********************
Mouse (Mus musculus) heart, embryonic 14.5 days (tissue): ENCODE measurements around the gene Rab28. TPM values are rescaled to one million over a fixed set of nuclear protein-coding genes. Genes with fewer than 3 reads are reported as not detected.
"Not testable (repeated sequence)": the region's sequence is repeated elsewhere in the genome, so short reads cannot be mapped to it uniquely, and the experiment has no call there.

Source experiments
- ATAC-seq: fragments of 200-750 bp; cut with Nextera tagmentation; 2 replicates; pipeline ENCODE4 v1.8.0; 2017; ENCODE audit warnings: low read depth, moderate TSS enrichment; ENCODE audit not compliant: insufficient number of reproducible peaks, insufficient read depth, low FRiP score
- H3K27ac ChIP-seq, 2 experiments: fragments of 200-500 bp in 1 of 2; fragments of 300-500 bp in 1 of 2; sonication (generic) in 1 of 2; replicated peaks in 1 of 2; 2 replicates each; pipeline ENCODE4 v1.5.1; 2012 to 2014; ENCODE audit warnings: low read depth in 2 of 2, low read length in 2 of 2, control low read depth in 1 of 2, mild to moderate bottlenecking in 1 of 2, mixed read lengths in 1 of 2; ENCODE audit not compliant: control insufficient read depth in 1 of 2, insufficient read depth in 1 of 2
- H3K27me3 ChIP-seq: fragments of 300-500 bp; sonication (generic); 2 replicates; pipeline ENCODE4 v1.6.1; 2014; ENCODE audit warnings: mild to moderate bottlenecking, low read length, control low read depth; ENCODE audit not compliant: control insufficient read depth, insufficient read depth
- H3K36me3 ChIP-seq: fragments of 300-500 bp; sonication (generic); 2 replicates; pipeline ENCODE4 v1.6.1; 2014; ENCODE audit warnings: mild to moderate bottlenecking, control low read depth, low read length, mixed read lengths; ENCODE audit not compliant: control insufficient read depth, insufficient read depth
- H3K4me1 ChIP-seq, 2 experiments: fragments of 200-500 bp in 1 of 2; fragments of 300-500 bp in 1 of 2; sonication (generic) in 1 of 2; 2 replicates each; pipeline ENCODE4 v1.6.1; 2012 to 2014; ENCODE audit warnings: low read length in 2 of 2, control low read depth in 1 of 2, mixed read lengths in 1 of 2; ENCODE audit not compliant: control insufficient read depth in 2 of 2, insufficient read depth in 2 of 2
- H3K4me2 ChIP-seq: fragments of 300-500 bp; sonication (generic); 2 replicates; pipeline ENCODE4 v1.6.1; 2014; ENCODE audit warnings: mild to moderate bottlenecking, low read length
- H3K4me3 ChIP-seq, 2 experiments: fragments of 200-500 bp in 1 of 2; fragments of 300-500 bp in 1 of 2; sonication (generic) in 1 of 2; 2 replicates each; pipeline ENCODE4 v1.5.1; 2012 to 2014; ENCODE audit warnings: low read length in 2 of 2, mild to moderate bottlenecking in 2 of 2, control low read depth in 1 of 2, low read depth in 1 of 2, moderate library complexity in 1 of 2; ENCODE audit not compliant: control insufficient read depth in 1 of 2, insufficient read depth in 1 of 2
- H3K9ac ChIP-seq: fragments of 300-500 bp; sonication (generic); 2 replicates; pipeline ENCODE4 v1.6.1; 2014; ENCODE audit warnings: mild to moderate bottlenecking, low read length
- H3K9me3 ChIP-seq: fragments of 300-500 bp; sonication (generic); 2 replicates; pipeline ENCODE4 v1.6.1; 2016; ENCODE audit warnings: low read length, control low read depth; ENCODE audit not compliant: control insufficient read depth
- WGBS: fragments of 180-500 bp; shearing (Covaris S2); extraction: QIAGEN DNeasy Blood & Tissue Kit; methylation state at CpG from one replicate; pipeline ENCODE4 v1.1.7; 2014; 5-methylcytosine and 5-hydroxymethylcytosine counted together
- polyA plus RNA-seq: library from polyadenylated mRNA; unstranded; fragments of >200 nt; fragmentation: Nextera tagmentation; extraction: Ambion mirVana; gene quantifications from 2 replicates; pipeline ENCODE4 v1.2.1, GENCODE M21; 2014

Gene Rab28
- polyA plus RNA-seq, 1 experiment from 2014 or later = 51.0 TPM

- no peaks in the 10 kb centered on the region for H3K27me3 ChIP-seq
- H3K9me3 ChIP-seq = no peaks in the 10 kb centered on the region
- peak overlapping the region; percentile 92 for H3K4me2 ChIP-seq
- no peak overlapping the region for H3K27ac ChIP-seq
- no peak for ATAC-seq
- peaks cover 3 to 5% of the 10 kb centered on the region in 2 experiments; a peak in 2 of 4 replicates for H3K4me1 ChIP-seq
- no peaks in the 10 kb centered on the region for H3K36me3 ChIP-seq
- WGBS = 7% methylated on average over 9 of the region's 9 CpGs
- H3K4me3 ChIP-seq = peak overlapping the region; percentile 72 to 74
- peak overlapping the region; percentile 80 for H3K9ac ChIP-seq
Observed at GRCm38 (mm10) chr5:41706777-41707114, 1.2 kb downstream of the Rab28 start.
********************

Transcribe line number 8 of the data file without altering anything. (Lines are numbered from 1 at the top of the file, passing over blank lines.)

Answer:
- H3K4me1 ChIP-seq, 2 experiments: fragments of 200-500 bp in 1 of 2; fragments of 300-500 bp in 1 of 2; sonication (generic) in 1 of 2; 2 replicates each; pipeline ENCODE4 v1.6.1; 2012 to 2014; ENCODE audit warnings: low read length in 2 of 2, control low read depth in 1 of 2, mixed read lengths in 1 of 2; ENCODE audit not compliant: control insufficient read depth in 2 of 2, insufficient read depth in 2 of 2